The rest of 2019 will be a busy time for companies in the thriving ecosystem built on the collection, use, transfer and storage of personal data. After years of repetitive debate in the U.S. over the need for balance between privacy and innovation, between protection and the free flow of data, the balance has tipped. Although specifics of a new paradigm are under intense discussion in statehouses and in Washington, it appears all but inevitable that some form of comprehensive privacy legislation will soon be a reality. This legislation would fill in the gaps or completely inundate the carefully engineered "sectoral" rules for specific industries that have dominated the American landscape for decades.
The wave began in Europe, with the 2016 passage of the EU's General Data Protection Directive (GDPR), which went into effect in May 2018. Non-EU companies with European customers or data-related activity have been obliged to bring at least part of their operations into compliance, at a massive cost in effort and expense. The GDPR's values, principles and individual-centric perspective now percolate through everything from artificial intelligence to anti-trust enforcement to connected cars, 'smart' healthcare devices and the Internet of Things.
In California last year, sheer popular pressure caused the issue to burst forth in a ballot initiative, leading to the hurried passage of the California Consumer Privacy Act (CCPA) which promises GDPR-like protections for the state's citizens starting from Jan. 1, 2020. In short order, California's example inspired a ripple of similar proposals in state legislatures across the country.
Now federal legislators, alarmed by the prospect of a patchwork of rigorous state privacy with potentially dire effects on interstate commerce, have scheduled hearings before House and Senate committees for February 26 and 27, in part with a view to seek bipartisan consensus on a federal law that would preempt the rapidly proliferating state initiatives. Providing a further push, a GAO report released on February 13 recommends comprehensive federal privacy legislation that would designate the Federal Trade Commission as lead agency with APA rule-making authority, pre-event enforcement powers, and the ability to impose civil penalties.
With full recognition that the final shape of any new legislation will be the product of lively debate (albeit within a highly compressed time frame), there are nevertheless a number of common principles and themes that appear in various forms in the GDPR, the CCPA, bills pending in various state legislatures, and in the voluminous literature on the subject. Here is a partial list, with some preliminary thoughts on how their manifestation in forthcoming regulatory regimes may affect U.S. companies.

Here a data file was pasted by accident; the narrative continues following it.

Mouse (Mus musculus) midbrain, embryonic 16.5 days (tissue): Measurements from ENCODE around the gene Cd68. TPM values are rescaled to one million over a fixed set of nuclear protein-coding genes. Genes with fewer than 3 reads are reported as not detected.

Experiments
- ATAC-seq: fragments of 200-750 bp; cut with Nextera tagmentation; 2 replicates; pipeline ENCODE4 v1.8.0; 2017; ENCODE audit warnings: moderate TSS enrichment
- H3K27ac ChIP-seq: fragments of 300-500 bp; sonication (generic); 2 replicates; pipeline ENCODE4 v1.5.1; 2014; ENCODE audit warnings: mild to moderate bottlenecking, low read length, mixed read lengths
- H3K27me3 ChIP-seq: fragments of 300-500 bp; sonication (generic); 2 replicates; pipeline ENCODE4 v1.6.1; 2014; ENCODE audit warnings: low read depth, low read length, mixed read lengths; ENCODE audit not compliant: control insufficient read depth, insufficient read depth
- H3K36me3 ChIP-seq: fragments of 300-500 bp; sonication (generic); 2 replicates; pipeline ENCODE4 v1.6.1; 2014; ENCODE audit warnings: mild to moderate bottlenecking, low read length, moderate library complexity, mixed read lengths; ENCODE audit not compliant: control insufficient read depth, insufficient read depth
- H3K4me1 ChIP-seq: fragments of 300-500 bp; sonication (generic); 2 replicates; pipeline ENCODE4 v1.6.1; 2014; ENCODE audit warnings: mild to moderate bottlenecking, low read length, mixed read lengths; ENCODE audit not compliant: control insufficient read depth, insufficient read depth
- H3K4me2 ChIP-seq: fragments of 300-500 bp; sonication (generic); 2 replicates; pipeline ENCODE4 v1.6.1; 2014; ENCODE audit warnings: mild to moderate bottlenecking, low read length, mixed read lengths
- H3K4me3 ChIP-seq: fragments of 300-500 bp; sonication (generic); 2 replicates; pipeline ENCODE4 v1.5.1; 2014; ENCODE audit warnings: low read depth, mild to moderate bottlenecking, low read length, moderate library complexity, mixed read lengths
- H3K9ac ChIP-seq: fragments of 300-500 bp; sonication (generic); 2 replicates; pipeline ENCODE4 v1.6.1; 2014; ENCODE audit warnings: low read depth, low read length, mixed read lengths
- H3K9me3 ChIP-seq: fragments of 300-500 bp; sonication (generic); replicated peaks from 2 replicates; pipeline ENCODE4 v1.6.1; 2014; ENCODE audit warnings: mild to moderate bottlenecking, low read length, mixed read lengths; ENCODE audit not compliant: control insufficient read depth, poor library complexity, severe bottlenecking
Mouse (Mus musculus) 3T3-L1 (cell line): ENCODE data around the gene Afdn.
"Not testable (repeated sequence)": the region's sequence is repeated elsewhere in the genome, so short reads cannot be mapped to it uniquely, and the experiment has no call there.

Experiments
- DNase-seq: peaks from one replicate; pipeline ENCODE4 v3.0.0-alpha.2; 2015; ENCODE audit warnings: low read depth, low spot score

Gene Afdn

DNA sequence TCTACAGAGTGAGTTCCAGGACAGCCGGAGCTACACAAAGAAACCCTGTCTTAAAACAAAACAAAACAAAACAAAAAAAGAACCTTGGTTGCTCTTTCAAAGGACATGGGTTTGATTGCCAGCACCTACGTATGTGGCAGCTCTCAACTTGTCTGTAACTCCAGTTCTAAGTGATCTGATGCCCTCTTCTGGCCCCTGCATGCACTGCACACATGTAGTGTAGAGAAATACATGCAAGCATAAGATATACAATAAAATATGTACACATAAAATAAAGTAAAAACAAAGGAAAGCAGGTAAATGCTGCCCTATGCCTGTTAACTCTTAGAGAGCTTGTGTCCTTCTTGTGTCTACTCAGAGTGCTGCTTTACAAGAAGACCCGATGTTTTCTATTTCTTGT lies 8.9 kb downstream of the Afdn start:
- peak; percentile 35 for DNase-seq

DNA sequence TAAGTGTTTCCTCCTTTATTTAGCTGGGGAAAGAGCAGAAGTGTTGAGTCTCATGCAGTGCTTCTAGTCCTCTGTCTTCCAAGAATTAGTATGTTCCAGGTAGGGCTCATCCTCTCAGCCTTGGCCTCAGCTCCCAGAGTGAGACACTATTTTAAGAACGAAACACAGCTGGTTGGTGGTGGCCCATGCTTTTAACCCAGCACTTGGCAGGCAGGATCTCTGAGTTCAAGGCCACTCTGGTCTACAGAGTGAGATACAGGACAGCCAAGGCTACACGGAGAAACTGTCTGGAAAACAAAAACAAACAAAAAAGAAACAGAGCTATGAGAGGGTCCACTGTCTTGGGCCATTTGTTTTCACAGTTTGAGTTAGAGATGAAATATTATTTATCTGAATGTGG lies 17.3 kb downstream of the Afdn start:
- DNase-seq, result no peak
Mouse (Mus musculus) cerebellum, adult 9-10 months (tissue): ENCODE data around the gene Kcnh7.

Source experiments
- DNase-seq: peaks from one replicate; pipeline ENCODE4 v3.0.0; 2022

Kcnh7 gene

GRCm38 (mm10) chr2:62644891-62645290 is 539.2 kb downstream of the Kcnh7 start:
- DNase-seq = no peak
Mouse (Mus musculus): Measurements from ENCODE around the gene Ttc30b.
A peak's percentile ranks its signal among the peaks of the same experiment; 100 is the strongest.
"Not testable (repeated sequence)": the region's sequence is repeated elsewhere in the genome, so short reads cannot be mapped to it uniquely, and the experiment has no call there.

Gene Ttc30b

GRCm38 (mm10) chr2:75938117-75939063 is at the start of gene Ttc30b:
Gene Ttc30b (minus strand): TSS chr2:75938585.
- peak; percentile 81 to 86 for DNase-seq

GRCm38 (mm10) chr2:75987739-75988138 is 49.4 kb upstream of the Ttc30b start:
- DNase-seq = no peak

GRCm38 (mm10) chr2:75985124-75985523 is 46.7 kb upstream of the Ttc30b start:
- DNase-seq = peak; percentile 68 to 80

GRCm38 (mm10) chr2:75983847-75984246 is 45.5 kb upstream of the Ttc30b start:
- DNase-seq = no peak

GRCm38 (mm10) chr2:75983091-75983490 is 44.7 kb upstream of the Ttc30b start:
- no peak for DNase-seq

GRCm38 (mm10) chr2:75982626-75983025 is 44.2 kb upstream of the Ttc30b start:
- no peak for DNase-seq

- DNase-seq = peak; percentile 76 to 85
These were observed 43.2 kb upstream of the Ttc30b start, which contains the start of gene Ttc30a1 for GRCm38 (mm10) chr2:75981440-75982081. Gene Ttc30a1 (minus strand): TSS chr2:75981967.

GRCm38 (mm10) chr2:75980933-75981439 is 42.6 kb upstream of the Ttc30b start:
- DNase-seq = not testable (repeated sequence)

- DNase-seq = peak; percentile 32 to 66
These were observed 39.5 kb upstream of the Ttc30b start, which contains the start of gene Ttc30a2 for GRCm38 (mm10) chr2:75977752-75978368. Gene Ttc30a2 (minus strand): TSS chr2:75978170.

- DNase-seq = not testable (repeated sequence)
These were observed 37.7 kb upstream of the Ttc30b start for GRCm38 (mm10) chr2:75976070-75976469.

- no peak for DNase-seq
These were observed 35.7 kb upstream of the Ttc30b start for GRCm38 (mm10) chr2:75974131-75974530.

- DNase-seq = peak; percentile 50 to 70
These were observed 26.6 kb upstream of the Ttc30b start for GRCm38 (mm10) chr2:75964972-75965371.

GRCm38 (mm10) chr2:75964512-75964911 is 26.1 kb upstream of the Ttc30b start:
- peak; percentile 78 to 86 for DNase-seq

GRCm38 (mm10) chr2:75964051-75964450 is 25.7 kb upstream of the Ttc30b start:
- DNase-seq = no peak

Change in this sector has been a long time coming, but the current pace calls to mind the reply of Hemingway's character who is asked how he went bankrupt: "Two ways," he says, "Gradually and then suddenly." (The Sun Also Rises, Ernest Hemingway, 1926). The sea-change in privacy protection, long debated, forestalled, ignored, dreaded, or welcomed, has arrived.
Holland & Knight's Outsourcing and Technology Transactions attorneys represent clients in all aspects of strategic outsourcing and technology transactions and have extensive experience in a wide range of categories including information technology outsourcing, enterprise resource planning, and cloud computing transactions, including software as a service (SaaS), platform as a service (PaaS) and infrastructure as a service (IaaS). The firm's cybersecurity, privacy and public policy professionals have extensive experience counseling companies in developing data security and privacy compliance programs and advocating on federal, state and local privacy matters, as well as in emergency data breach coaching, response, investigation and assistance, liability mitigation and crisis communications.
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